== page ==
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'Good life' needs rethinking to avoid eco-disaster

By Julian Shea in London | chinadaily.com.cn | Updated: 2019-05-08 00:30

UN report highlights environmental cost of consumer society

Robert Watson, the British environmental scientist who chairs IPBES, launches a report on the damage done by modern civilisation to the natural world. [Photo/Agencies]

A report published by the United Nations has warned that as many as 1 million animal and plant species are at risk of extinction because of environmentally damaging practices and behavior.

The document published by the UN's Intergovernmental Science-Policy Platform on Biodiversity and Ecosystem Services, known as IPBES, warned that consumerism and pollution were the biggest contributors toward actions that could permanently damage the world around us.

It also said climate change and biodiversity protection are inextricably linked, with predicted temperature rises based on current increase rates posing a huge threat to vulnerable species.

"The health of ecosystems on which we and all other species depend is deteriorating more rapidly than ever," said IPBES chairman Robert Watson. "We are eroding the very foundations of our economies, livelihoods, food security, health and quality of life worldwide."

The 1,800-page report used 15,000 source materials and referenced the work of 145 scientists. It highlighted factors such as a 300 percent increase in crop production globally since 1970 and a 10-fold rise in plastic pollution during the last three decades as factors that were taking such a toll, and said that there must be "transformative change" in the way humanity treated the environment to stop the alarming decline.

"Unless we act now to reduce the loss of biodiversity, we will undermine human well-being for current and future generations ... we need actions," Watson said.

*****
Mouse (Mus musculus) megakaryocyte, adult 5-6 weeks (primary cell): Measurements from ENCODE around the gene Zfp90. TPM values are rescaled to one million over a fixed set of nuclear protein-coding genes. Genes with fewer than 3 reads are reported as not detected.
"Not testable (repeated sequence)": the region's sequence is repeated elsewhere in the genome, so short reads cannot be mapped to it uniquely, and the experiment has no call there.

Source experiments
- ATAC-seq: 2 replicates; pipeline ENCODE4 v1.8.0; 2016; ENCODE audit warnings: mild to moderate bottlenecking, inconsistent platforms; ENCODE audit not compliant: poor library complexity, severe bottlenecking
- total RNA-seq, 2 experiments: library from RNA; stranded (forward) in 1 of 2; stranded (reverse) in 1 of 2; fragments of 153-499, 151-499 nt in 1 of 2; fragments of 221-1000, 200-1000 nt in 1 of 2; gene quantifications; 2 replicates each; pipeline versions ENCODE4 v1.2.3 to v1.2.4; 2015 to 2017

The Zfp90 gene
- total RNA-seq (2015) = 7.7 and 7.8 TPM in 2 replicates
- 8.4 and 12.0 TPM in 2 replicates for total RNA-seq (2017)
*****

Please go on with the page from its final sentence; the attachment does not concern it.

Environmental groups said the report's findings supported many of the things they have been campaigning for.

"We are destroying our own home," said Mark Wright, the World Wildlife Foundation's director of science.

He added that the findings "paint a terrifying picture of a broken world".

"It shows we are chopping down our forests, overfishing our seas and melting the Arctic — and driving the other life we share this planet with to extinction at an unprecedented rate."

John Sauven, executive director of Greenpeace UK, said deeds must replace words to halt the slide toward mass extinction.

"Business as usual — destroying the rainforests, emptying the seas of marine life, and polluting our air and water — is getting us there at breakneck speed," he warned.

The knock-on effects of environmental damage could be huge.  More than 75 percent of food crops, including some dietary staples, depend on animal pollination so would be hit by falling insect numbers, and the habitats of 40 percent of amphibians, one-third of marine mammals and one-third of reef-forming corals are also endangered.

One of the report's co-authors, Sandra Diaz, said a fundamental reappraisal of consumer society is needed.

"We need to change the way we think about what a good life is," she said. "We need to change the social narrative that puts an emphasis on a good life depending on a high consumption and quick disposal."

The director general of the UN's cultural and scientific agency UNESCO, Audrey Azoulay, said the report highlights how environmental issues unite the entire human race, but this was a source for a hope.

"Our local, indigenous and scientific knowledge are proving that we have solutions and so no more excuses: we must live on earth differently," she added.

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